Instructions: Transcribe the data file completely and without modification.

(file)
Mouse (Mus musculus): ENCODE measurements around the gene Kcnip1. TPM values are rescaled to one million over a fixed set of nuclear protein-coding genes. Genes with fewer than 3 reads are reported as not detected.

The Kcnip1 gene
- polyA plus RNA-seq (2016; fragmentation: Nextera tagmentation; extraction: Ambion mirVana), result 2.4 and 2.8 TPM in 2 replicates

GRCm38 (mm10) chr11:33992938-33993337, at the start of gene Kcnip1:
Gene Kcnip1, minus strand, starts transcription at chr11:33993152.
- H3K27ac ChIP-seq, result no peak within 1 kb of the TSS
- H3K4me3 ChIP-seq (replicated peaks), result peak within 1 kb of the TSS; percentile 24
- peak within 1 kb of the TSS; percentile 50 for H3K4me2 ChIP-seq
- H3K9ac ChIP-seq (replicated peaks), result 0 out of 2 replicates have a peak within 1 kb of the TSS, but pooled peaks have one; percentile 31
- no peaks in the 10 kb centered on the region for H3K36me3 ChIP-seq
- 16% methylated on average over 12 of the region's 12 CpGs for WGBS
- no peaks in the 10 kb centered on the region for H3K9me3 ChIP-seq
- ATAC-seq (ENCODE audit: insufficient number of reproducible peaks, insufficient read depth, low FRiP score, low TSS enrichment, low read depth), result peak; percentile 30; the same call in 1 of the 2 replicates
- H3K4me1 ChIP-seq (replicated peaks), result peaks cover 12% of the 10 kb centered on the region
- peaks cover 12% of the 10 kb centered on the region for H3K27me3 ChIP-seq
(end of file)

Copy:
Mouse (Mus musculus): ENCODE measurements around the gene Kcnip1. TPM values are rescaled to one million over a fixed set of nuclear protein-coding genes. Genes with fewer than 3 reads are reported as not detected.

The Kcnip1 gene
- polyA plus RNA-seq (2016; fragmentation: Nextera tagmentation; extraction: Ambion mirVana), result 2.4 and 2.8 TPM in 2 replicates

GRCm38 (mm10) chr11:33992938-33993337, at the start of gene Kcnip1:
Gene Kcnip1, minus strand, starts transcription at chr11:33993152.
- H3K27ac ChIP-seq, result no peak within 1 kb of the TSS
- H3K4me3 ChIP-seq (replicated peaks), result peak within 1 kb of the TSS; percentile 24
- peak within 1 kb of the TSS; percentile 50 for H3K4me2 ChIP-seq
- H3K9ac ChIP-seq (replicated peaks), result 0 out of 2 replicates have a peak within 1 kb of the TSS, but pooled peaks have one; percentile 31
- no peaks in the 10 kb centered on the region for H3K36me3 ChIP-seq
- 16% methylated on average over 12 of the region's 12 CpGs for WGBS
- no peaks in the 10 kb centered on the region for H3K9me3 ChIP-seq
- ATAC-seq (ENCODE audit: insufficient number of reproducible peaks, insufficient read depth, low FRiP score, low TSS enrichment, low read depth), result peak; percentile 30; the same call in 1 of the 2 replicates
- H3K4me1 ChIP-seq (replicated peaks), result peaks cover 12% of the 10 kb centered on the region
- peaks cover 12% of the 10 kb centered on the region for H3K27me3 ChIP-seq